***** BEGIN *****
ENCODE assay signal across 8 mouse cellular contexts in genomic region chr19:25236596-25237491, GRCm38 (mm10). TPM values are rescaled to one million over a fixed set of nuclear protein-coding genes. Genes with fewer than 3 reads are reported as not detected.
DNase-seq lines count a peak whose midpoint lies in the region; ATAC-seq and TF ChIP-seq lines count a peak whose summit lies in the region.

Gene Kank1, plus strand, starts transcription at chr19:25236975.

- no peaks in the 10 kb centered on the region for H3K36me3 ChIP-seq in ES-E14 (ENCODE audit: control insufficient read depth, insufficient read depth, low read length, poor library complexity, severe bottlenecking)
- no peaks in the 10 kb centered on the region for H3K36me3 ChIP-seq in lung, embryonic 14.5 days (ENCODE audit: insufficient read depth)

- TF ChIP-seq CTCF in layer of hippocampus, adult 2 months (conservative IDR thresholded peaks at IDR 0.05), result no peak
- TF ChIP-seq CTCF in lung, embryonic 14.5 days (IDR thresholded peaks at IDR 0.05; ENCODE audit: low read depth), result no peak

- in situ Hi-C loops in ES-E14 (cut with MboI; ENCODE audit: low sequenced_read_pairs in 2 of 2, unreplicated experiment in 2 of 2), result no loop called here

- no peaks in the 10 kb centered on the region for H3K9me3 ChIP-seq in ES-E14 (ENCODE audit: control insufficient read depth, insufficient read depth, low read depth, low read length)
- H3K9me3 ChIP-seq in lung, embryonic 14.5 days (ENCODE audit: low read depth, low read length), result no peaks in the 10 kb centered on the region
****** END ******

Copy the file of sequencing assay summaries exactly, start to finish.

ENCODE assay signal across 8 mouse cellular contexts in genomic region chr19:25236596-25237491, GRCm38 (mm10). TPM values are rescaled to one million over a fixed set of nuclear protein-coding genes. Genes with fewer than 3 reads are reported as not detected.
DNase-seq lines count a peak whose midpoint lies in the region; ATAC-seq and TF ChIP-seq lines count a peak whose summit lies in the region.

Gene Kank1, plus strand, starts transcription at chr19:25236975.

- no peaks in the 10 kb centered on the region for H3K36me3 ChIP-seq in ES-E14 (ENCODE audit: control insufficient read depth, insufficient read depth, low read length, poor library complexity, severe bottlenecking)
- no peaks in the 10 kb centered on the region for H3K36me3 ChIP-seq in lung, embryonic 14.5 days (ENCODE audit: insufficient read depth)

- TF ChIP-seq CTCF in layer of hippocampus, adult 2 months (conservative IDR thresholded peaks at IDR 0.05), result no peak
- TF ChIP-seq CTCF in lung, embryonic 14.5 days (IDR thresholded peaks at IDR 0.05; ENCODE audit: low read depth), result no peak

- in situ Hi-C loops in ES-E14 (cut with MboI; ENCODE audit: low sequenced_read_pairs in 2 of 2, unreplicated experiment in 2 of 2), result no loop called here

- no peaks in the 10 kb centered on the region for H3K9me3 ChIP-seq in ES-E14 (ENCODE audit: control insufficient read depth, insufficient read depth, low read depth, low read length)
- H3K9me3 ChIP-seq in lung, embryonic 14.5 days (ENCODE audit: low read depth, low read length), result no peaks in the 10 kb centered on the region